This organ seems to have started its life at Cheshunt Great House in Hertfordshire. In February 1906, the organ was photographed for an article in The Connoisseur and was attributed to one of Wolsey’s monks. It actually dates from the late 17th century, and is one of those chamber organs thought to be by Father Smith. In fact they were made in a traditional English style, long before father Smith came to England. They were used for household music, either sacred songs or for accompanying viols, or as solo keyboard instruments.
This organ was first recorded by Thomas Green, who tuned it in 1753. In 1851 it was repaired by the organ builder Kendall of Kensington for a Dr Mayo, who had inherited the House. It then passed with the house to Bishop’s College, an Anglican training college and it was at Bishop’s College that Colin Tilney found the organ in 1964. He had it repaired by Alan McKirdy, according to another inscription in the bellows, used it for some time as a continuo instrument, and sold it to the National Trust in 1984, when we restored it. It is now in the Drawing Room at Canons Ashby.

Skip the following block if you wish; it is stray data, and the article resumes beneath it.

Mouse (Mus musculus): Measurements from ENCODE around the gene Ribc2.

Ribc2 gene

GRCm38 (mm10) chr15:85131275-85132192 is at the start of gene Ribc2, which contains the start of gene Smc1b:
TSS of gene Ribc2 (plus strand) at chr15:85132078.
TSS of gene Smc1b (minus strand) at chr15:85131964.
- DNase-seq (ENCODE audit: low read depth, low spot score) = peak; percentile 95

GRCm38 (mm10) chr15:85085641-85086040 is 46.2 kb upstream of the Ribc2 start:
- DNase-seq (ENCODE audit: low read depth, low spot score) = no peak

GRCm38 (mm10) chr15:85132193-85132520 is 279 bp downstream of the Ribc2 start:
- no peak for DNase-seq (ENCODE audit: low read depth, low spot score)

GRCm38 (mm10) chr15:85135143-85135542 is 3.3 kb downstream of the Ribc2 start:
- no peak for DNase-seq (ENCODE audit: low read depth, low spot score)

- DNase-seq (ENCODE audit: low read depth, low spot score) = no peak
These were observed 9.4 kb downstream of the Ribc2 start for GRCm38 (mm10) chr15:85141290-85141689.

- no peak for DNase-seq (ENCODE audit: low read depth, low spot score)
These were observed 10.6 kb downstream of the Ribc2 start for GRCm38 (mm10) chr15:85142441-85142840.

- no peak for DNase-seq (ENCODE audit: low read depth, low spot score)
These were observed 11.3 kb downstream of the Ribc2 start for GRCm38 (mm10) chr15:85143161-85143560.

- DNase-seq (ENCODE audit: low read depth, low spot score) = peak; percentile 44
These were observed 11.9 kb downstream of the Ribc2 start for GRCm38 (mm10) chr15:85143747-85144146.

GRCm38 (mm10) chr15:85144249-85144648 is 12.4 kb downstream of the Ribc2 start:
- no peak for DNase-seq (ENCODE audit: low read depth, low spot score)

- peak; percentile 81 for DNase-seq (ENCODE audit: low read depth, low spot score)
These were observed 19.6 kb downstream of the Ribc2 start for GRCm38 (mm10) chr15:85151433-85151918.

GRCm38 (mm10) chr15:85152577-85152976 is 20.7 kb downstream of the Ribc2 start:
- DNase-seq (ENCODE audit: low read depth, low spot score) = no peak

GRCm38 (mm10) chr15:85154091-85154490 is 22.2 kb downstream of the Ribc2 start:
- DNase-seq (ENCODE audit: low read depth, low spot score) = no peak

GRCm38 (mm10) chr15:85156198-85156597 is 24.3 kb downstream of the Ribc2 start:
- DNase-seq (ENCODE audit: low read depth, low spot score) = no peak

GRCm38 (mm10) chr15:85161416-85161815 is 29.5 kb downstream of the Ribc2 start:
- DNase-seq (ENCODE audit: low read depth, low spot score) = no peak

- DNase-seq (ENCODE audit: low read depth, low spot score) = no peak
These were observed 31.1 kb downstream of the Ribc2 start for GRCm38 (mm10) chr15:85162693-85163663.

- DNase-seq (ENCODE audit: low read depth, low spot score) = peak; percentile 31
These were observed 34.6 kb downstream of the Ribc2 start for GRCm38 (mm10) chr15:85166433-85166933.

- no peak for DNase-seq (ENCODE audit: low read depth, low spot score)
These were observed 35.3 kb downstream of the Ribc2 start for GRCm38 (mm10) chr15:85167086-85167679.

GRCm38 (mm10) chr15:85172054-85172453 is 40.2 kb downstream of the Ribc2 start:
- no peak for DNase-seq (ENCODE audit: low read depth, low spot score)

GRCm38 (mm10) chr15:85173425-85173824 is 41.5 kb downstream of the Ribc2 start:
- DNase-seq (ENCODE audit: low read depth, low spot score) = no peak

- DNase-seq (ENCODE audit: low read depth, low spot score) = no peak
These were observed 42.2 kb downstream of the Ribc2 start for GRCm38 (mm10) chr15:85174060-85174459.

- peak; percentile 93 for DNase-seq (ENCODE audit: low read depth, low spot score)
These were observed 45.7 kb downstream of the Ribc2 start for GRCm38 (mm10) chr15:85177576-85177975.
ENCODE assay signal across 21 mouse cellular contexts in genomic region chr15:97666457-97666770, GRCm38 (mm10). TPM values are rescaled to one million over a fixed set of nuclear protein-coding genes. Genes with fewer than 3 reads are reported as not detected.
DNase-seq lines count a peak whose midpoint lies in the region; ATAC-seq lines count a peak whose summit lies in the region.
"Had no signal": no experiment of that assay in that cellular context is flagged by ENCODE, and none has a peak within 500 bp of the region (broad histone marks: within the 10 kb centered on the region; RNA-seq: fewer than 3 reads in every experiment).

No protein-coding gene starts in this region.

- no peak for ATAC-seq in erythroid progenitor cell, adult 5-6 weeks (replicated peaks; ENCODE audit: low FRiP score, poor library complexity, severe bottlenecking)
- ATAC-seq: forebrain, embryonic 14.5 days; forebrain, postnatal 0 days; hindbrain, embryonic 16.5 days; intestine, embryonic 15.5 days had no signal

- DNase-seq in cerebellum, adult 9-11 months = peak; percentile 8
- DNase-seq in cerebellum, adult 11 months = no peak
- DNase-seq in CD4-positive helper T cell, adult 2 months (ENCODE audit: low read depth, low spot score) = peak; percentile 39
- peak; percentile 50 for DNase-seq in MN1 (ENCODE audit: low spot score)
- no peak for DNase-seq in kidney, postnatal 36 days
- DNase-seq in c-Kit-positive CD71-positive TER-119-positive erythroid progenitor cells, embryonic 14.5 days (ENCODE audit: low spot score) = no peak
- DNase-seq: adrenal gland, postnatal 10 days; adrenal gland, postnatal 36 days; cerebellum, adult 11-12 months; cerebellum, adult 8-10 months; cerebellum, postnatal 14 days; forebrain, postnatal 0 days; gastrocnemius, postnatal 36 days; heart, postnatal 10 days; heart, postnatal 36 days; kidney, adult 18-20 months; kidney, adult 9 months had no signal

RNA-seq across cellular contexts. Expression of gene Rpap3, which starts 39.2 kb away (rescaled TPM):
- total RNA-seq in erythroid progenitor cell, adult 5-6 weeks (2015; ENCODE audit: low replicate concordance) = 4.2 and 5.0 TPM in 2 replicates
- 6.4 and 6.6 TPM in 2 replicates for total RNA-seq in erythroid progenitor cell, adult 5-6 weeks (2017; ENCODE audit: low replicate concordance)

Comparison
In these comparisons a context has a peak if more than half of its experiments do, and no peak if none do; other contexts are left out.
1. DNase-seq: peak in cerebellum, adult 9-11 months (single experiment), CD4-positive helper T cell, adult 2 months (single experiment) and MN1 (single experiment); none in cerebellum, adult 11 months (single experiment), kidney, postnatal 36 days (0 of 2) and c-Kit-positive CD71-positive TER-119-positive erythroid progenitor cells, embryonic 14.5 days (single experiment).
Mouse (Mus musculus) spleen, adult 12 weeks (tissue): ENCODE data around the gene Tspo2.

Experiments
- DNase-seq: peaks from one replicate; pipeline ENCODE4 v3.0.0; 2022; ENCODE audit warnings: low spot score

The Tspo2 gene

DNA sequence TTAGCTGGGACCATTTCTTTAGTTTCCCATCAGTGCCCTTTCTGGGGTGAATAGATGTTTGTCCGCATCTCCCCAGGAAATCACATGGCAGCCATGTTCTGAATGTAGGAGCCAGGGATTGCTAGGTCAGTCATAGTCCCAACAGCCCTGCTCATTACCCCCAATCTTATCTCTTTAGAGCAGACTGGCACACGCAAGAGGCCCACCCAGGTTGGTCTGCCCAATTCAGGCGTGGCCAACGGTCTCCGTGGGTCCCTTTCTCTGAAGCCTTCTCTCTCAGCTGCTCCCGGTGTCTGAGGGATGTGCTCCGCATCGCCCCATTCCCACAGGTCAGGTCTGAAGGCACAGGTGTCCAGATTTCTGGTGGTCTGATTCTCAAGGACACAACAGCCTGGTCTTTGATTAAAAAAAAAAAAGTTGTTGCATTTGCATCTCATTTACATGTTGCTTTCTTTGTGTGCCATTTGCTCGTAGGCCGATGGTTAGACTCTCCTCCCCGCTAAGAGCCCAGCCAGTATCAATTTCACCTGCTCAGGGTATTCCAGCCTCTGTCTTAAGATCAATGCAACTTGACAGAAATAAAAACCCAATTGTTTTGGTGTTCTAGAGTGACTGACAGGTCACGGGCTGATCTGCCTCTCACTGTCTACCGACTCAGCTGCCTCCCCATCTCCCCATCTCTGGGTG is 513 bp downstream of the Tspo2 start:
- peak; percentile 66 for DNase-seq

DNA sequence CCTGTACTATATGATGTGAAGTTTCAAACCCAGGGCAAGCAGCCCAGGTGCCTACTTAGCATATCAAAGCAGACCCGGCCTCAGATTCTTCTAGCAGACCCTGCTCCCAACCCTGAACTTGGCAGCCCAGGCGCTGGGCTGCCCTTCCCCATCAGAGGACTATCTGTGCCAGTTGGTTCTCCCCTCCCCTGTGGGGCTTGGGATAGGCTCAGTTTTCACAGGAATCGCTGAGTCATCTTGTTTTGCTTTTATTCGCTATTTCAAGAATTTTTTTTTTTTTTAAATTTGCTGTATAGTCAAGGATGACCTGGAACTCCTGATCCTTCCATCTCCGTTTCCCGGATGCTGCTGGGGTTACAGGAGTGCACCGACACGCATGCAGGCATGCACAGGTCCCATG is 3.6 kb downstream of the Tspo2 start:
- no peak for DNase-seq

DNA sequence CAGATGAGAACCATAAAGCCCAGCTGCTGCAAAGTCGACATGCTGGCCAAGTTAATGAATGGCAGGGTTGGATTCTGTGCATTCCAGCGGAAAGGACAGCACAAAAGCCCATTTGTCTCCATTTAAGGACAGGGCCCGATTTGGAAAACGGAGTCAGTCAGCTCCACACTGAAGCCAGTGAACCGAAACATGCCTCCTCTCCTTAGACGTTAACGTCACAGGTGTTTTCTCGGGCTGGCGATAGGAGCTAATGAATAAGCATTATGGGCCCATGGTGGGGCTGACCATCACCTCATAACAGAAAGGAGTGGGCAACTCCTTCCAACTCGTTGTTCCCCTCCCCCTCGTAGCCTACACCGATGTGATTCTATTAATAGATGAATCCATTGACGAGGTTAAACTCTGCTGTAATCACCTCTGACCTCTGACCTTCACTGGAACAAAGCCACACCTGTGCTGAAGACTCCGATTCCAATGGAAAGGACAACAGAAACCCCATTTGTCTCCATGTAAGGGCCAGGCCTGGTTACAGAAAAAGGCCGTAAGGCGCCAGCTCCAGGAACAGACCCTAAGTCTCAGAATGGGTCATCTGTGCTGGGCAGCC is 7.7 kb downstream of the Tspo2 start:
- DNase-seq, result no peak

The pipes are all of wood, the front pipes made to resemble metal pipes. The stoplist is:
Fifteenth bass and treble (in the front C D to e¹)
Sesquialtera bass and treble II
The Sesquialtera composition is:
The compass was originally C/AA/D – c³, now C – c³. The bass and treble stops divided at c¹/c#¹. The pitch was originally about a semitone above A440.